Christian, Yes. Since most of the load test tools and the supported VUser scripting model is single threaded, it becomes difficult to simulate push / asynchronus events.

    From your reply, I understand that you record the basic functionality along with the push events fromt the server, and mix the later one after baselining the script. Am I right? Or you are running the system calls as separate VUsers in the entire workload so that the # of calls are equal to the one in production work load?

    In the past, I was testing an application using windows sockets. (with several send + receive calls). The problem was that the application was pushing HUGE NUMBER OF ALARMS to the client using the socket. The client was receiving these ALARMS + THE DATA RELATED TO THE INVOKED FUNCATIONLITY. Now, during emulation, I had no option but to receive these ALARMS by waiting for the required data to come in. The real client was processing them using several threads and hence the response time projected was still higher than the one perceived in the real client. How can we handle these things so that we still get the accurate response time?
    The views expressed in this forum are mine. My organization does not subscribe to the substance, veracity or truthfulness of the said opinion

  5. #5
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    Re: Handling Asynchronous - system generated events

    [ QUOTE ]
    Is system genearted call not functionality?
    You can not ignore these event.

    [/ QUOTE ]
    The business process goes like this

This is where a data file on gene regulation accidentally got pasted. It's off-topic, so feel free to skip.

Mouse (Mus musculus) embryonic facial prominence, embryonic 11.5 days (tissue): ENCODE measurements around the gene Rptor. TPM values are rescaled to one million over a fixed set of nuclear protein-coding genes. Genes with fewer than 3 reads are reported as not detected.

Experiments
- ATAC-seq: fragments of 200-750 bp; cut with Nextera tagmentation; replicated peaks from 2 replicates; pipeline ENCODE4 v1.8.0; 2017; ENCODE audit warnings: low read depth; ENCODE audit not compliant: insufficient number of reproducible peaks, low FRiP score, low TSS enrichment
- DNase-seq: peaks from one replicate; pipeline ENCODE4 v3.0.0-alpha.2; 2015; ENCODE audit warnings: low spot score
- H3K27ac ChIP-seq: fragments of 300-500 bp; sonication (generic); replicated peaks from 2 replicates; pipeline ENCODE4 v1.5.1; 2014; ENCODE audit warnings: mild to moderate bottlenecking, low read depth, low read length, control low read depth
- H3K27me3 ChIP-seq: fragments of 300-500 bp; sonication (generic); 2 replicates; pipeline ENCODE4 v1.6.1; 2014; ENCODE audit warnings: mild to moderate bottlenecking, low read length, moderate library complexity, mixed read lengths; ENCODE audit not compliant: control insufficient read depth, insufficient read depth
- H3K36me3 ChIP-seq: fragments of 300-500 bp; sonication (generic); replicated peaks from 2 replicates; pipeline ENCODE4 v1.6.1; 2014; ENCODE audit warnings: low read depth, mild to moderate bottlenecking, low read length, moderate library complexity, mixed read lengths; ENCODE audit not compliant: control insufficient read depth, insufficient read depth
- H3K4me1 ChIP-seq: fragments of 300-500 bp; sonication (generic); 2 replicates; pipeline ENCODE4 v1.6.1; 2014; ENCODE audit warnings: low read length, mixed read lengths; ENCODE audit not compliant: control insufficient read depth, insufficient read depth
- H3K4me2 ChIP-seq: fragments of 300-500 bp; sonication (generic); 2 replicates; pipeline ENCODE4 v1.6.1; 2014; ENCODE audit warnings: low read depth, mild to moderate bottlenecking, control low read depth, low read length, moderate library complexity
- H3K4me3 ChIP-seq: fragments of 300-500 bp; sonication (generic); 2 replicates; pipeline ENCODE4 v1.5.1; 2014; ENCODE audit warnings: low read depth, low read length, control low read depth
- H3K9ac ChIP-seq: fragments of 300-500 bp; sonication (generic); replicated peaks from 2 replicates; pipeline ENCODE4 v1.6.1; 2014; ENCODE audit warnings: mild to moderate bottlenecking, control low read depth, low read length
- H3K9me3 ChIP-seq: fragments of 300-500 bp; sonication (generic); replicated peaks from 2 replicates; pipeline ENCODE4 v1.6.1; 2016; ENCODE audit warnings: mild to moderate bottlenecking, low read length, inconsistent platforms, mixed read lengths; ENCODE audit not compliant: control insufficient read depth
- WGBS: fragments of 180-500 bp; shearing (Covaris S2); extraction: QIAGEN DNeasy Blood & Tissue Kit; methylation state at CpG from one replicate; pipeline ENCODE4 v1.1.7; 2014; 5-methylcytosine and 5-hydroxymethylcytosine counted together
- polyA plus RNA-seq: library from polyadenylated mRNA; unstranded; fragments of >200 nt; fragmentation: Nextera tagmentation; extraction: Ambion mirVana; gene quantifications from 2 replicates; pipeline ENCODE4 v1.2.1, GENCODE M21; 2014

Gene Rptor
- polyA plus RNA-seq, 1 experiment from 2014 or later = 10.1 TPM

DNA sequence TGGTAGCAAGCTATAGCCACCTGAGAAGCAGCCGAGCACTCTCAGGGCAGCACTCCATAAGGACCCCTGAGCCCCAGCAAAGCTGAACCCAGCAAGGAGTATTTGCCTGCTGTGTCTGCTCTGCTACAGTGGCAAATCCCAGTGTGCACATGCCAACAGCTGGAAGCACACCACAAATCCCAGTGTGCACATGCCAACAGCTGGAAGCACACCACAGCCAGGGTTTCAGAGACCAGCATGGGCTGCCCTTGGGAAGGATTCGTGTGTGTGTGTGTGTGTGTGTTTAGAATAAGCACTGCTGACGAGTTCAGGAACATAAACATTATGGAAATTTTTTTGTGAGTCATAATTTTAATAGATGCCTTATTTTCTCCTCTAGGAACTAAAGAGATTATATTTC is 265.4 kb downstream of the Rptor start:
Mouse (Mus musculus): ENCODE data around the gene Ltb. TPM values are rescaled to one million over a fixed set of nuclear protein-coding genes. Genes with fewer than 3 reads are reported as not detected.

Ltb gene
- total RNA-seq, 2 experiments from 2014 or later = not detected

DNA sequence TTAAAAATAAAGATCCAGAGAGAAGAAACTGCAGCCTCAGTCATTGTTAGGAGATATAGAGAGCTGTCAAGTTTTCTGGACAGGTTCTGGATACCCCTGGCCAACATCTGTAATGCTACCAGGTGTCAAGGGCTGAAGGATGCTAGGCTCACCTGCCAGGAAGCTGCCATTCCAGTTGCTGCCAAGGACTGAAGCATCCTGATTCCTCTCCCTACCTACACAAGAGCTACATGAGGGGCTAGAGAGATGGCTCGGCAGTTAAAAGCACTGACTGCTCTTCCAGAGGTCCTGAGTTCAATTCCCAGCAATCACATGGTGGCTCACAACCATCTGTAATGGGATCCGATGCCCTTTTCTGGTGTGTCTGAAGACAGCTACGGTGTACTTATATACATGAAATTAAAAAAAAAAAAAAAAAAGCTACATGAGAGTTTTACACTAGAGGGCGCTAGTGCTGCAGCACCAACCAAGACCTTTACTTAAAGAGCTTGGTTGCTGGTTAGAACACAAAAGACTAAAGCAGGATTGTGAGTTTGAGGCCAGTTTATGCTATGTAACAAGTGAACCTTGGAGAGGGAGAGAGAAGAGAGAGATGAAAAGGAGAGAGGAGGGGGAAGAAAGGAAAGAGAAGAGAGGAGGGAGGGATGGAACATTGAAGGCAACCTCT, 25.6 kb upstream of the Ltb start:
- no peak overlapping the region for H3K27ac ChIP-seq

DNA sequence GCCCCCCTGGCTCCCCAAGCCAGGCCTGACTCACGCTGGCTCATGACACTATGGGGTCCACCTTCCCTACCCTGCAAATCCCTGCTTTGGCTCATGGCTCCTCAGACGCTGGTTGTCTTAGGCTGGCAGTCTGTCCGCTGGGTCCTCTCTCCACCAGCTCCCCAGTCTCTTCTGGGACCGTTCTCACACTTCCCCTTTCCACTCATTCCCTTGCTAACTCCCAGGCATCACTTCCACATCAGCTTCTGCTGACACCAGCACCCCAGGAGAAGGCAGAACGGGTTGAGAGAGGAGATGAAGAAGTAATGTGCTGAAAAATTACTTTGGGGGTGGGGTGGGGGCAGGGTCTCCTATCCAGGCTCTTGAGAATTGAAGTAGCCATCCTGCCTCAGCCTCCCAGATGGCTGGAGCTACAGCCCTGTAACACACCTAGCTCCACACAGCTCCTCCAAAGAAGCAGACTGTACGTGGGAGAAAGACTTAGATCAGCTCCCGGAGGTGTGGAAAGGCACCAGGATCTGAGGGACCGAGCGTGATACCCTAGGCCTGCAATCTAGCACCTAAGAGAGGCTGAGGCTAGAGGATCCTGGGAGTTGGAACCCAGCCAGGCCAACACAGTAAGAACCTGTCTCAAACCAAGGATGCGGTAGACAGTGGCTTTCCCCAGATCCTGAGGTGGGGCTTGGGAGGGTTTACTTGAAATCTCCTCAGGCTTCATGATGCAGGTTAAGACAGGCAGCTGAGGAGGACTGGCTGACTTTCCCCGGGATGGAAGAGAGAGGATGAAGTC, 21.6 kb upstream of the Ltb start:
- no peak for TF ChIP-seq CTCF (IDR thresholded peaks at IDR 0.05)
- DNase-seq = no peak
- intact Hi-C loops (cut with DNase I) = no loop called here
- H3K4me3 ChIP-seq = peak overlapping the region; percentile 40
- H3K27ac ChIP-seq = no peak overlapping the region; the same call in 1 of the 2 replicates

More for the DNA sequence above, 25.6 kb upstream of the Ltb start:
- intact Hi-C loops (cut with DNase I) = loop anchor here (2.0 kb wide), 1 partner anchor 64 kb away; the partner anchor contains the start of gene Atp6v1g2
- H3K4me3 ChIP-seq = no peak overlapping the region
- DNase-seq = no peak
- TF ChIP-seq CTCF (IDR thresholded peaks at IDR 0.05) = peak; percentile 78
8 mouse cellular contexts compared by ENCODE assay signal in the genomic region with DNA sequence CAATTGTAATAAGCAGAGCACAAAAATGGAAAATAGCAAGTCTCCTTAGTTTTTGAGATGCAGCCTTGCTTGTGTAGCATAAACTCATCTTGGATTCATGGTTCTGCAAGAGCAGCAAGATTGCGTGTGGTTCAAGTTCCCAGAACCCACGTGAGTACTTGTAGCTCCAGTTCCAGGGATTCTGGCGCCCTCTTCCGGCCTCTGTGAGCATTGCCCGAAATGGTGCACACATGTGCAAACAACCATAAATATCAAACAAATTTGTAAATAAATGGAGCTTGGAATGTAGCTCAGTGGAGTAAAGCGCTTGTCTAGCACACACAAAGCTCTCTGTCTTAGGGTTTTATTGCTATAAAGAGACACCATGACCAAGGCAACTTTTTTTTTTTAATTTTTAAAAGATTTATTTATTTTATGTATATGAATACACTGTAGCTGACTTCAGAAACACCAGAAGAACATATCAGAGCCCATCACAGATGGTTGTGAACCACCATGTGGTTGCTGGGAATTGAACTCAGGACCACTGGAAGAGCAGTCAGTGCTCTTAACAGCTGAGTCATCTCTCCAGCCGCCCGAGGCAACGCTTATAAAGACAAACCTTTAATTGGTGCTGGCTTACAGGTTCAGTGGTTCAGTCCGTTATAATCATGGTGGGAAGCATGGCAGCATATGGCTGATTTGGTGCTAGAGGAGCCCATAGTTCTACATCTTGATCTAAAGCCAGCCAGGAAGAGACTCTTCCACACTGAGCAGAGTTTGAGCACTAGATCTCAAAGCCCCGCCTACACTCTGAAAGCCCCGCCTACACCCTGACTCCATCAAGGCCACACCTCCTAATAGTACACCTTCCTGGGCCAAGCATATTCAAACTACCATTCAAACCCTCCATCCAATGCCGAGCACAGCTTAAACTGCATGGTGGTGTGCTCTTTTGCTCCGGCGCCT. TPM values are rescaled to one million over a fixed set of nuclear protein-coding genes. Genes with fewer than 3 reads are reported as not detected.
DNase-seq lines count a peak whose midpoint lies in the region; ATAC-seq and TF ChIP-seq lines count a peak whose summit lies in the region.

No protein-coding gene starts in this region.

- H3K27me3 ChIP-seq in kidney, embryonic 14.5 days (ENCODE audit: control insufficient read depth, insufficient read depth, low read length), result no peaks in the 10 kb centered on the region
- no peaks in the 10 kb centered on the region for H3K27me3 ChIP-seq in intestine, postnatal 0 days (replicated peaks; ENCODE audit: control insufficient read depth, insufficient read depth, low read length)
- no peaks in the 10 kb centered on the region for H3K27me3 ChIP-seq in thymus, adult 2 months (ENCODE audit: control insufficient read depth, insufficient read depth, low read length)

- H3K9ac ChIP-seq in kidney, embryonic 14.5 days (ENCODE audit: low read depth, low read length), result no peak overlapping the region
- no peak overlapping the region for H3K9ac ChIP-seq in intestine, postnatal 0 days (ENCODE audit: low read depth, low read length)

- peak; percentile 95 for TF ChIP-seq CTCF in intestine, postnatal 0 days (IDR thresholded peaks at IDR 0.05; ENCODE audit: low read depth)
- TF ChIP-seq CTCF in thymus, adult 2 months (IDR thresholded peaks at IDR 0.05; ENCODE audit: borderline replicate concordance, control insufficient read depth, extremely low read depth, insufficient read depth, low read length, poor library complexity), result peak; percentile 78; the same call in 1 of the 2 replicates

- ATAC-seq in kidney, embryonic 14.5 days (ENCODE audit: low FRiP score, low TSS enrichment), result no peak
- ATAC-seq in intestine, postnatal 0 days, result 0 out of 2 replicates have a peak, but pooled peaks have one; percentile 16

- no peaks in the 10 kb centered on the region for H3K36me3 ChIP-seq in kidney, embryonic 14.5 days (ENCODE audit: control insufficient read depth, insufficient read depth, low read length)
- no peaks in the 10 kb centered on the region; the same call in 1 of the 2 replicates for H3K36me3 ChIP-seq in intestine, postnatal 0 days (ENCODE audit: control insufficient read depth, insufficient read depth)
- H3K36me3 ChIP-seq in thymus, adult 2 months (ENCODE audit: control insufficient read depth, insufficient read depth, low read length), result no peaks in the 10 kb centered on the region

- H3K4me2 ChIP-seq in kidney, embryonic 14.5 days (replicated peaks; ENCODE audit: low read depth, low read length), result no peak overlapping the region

1) Open ALARM window (Alarm window loads)
    2) Click the HISTORY ALARM TAB
    3) RETRIEVE THE NEXT 500 RECORDS IN THE HISTORY ALARM TAB
    (Now, during this the server might PUSH the newly CLEARED ALARMS TO THE CLIENT WINDOW. The window was getting refreshed)

    Hence, even if I project the response time based on the successful completion, it would still miss the time taken by the client to process the new alarms. I didn't know how to handle them. Thought of getting some inputs on how these system generated push events can be handled during load testing.
    The views expressed in this forum are mine. My organization does not subscribe to the substance, veracity or truthfulness of the said opinion

  6. #6
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    Re: Handling Asynchronous - system generated events

    [ QUOTE ]

    From your reply, I understand that you record the basic functionality along with the push events fromt the server, and mix the later one after baselining the script. Am I right?


    [/ QUOTE ]

    yup

    [ QUOTE ]

    Or you are running the system calls as separate VUsers in the entire workload so that the # of calls are equal to the one in production work load?


    [/ QUOTE ]
    Yes, the difficulty is, to get the separate VU to run in the same session as the ones they perform the asynchronous tasks for. That is sometimes not possible.


    [ QUOTE ]
    How can we handle these things so that we still get the accurate response time?

    [/ QUOTE ]

    To get it accurately will be difficult. Here's a suggestion: Stop the clock for the business process while you are processing the alarms. Increase the number of virtual users but also increase the think time, so the call frequency stays the same (downside: If you have session ressources per VU on the server, your load is less accurate there AND you need more VU licenses). Subtract the time used for alarm handling from the think time, so the business process frequency isn't influenced by the alarm handling.

    Depending on how accurate the results must be and how much effort is affordable, you might even want to consider writing a specialized test driver for the application.